SAT reading comprehension practice test 04

The excerpt is taken from a novel. Mr. Harding, now an old man, has lost his position as the Warden of a hospital for old men. He has just come from an unsuccessful interview with Mr. Slope concerning his reappointment to the position.

    Mr. Harding was not a happy man as he walked down
    the palace pathway, and stepped out into the close. His
    position and pleasant house were a second time
    gone from him; but that he could endure. He had been
5   schooled and insulted by a man young enough to be
    his son; but that he could put up with. He could even
    draw from the very injuries which had been inflicted
    on him some of that consolation which, we may
    believe, martyrs always receive from the injustice of
10  their own sufferings. He had admitted to his daughter
    that he wanted the comfort of his old home, and yet he
    could have returned to his lodgings in the High Street,
    if not with exultation, at least with satisfaction, had
    that been all. But the venom of the chaplain's
15  harangue had worked into his blood, and sapped the
    life of his sweet contentment.

    'New men are carrying out new measures, and
    are carting away the useless rubbish of past centuries!'
    What cruel words these had been- and how often are
20  they now used with all the heartless cruelty of a
    Slope! A man is sufficiently condemned if it can only
    be shown that either in politics or religion he does not
    belong to some new school established within the last
    score of years. He may then regard himself as rubbish
25  and expect to be carted away. A man is nothing now
    unless he has within him a full appreciation of the
    new era; an era in which it would seem that neither
    honesty nor truth is very desirable, but in which
    success is the only touchstone of merit. We must
30  laugh at everything that is established. Let the joke be
    ever so bad, ever so untrue to the real principles of
    joking; nevertheless we must laugh - or else beware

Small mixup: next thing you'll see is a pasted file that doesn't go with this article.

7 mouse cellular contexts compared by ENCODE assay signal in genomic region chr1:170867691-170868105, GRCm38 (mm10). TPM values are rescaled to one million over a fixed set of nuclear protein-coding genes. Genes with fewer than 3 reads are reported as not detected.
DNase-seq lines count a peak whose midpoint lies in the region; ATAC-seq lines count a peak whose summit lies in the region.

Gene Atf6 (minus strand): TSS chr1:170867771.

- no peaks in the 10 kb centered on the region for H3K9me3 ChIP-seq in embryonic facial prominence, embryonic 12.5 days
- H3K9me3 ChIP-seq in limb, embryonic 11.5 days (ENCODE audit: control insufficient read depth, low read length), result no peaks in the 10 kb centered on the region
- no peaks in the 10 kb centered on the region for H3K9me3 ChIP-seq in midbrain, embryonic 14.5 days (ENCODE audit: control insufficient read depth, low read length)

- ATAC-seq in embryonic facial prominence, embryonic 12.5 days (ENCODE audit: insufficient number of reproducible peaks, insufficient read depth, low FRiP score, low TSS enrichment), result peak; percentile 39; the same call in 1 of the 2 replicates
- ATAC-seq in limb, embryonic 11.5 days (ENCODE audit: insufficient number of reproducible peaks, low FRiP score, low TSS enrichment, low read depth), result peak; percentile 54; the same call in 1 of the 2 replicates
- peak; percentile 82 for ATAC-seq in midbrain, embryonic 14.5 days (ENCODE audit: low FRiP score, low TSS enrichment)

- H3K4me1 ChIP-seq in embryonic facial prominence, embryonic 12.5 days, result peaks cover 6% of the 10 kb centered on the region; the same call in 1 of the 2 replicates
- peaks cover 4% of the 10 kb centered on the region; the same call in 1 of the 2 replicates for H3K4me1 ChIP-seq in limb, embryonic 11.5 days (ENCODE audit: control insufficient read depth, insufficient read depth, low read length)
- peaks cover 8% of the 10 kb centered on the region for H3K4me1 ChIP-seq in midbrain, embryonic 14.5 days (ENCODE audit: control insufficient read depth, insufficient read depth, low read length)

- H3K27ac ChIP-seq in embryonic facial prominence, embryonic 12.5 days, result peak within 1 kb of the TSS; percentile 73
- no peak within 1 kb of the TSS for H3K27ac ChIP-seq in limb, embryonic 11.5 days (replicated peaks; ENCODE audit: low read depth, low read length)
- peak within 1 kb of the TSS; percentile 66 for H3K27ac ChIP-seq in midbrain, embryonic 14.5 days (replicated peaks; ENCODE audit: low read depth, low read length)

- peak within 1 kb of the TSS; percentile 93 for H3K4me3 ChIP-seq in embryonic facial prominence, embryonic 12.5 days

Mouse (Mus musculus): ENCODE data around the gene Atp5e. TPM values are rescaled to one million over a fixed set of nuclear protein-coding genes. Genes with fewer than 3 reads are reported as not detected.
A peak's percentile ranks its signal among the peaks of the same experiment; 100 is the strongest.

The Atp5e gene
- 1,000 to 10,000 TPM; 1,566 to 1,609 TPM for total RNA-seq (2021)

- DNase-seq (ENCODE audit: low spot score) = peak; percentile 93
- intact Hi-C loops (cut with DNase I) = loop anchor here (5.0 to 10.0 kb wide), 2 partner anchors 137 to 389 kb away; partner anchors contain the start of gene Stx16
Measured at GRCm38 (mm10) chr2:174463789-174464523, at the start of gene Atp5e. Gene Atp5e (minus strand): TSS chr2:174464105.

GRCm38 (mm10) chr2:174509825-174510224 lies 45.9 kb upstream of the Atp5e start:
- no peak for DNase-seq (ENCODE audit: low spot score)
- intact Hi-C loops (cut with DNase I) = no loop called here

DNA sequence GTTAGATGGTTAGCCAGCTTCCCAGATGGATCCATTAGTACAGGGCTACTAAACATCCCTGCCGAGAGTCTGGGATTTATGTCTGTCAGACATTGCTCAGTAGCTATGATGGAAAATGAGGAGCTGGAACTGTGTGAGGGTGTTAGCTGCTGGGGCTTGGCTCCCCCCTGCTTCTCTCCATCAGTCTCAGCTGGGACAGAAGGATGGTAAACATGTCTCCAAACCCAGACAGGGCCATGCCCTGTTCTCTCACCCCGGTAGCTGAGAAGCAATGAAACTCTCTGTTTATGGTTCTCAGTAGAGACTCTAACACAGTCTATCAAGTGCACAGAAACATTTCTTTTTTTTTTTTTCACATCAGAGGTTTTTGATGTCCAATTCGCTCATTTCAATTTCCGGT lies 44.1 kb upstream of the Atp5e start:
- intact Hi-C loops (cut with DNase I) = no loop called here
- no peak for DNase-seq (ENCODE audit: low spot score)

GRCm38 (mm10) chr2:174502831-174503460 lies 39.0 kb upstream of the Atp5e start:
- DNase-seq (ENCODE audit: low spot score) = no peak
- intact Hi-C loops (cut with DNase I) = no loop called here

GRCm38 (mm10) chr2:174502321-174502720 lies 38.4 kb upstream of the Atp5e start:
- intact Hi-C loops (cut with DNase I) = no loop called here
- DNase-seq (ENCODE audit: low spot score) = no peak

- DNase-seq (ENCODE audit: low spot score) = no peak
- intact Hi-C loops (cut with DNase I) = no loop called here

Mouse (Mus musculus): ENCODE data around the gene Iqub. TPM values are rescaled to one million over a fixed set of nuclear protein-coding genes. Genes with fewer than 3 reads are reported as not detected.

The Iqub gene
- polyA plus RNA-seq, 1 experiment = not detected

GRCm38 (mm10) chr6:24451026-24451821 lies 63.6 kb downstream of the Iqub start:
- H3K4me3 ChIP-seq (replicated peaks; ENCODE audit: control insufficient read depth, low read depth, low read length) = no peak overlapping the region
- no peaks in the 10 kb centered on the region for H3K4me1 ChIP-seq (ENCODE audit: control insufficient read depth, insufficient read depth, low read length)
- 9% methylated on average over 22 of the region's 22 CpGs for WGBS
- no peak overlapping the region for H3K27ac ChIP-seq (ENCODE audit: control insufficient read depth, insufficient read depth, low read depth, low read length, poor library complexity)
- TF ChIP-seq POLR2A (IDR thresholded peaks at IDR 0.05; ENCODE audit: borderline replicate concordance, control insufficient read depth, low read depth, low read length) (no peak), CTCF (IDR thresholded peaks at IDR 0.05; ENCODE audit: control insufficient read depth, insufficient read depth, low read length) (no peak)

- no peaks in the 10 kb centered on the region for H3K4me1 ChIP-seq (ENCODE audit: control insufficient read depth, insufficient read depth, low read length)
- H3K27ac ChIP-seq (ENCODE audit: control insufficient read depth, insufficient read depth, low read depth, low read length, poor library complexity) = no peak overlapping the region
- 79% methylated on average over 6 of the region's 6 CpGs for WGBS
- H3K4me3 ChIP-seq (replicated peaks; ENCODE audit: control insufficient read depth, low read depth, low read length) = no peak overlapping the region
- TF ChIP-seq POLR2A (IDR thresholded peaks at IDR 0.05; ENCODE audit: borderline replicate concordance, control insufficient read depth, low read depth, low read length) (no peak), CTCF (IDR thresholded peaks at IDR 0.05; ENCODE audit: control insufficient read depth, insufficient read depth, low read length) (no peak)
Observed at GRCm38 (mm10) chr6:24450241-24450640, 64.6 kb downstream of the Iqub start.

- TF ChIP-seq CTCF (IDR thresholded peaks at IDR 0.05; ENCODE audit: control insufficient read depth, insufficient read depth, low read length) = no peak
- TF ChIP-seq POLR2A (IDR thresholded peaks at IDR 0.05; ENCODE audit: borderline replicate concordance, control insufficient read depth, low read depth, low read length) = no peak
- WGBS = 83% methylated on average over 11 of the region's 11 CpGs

the cart. We must talk, think, and live up to the spirit
    of the times, or else we are nought. New men and new
35  measures, long credit and few scruples, great success
    or wonderful ruin, such are now the tastes of
    Englishmen who know how to live! Alas, alas! Under
    such circumstances Mr. Harding could not but feel
    that he was an Englishman who did not know how to
40  live. This new doctrine of Mr. Slope and the rubbish
    cart sadly disturbed his equanimity.

    'The same thing is going on throughout the
    whole country!' 'Work is now required from every
    man who receives wages!' And had he been living all
45  his life receiving wages, and doing no work? Had he
    in truth so lived as to be now in his old age justly
    reckoned as rubbish fit only to be hidden away in
    some huge dust-hole? The school of men to whom he
    professes to belong, the Grantlys, the Gwynnes, are
50  afflicted with no such self-accusations as these which
    troubled Mr. Harding. They, as a rule, are as satisfied
    with the wisdom and propriety of their own conduct
    as can be any Mr. Slope, or any Bishop with his own.
    But, unfortunately for himself, Mr. Harding had little
55  of this self-reliance. When he heard himself
    designated as rubbish by the Slopes of the world, he
    had no other resource than to make inquiry within his
    own bosom as to the truth of the designation. Alas,
    alas! the evidence seemed generally to go against him.

Adapted from: The Warden, Anthony Trollope (1855)

1. The main cause of Mr. Harding’s unhappiness as he leaves the Bishop’s Palace is

A. the loss of his house
B. the loss of his position
C. the need to live with his daughter
D. the thought-provoking words of the chaplain
E. the injustice he has suffered

2. It can be inferred that Slope is

A. the chaplain
B. the Bishop
C. a foreigner
D. a politician
E. a young writer

3. The word ‘equanimity’ (line 41) most nearly means

A. status
B. happiness
C. justice
D. complacency
E. composure

4. It can be inferred that Mr Harding is especially disturbed because he

A. does not feel himself to be old
B. is offended by the young man’s impertinence
C. believes no one else feels as he does
D. believe his life’s work has been worthwhile
E. feels there may be some truth in regarding himself as ‘rubbish’

5. Mr. Harding differs from others of his ‘school’ (line 49) because they

A. do not believe Slope
B. have never been called ‘rubbish’
C. are sure their conduct is irreproachable
D. have already examined their consciences
E. feel that Mr. Harding is not one of them

6. The tone of the sentence 'New' (lines 34-37) is

A. objective
B. ironic
C. derogatory
D. expository
E. ambivalent

7. The first two sentences of paragraph 3 relate the

A. words of Mr. Slope
B. thoughts of Mr. Harding
C. view of the old school of men
D. viewpoint of the author
E. opinions of all young men

Test information

Q 7 questions

Time 10 minutes

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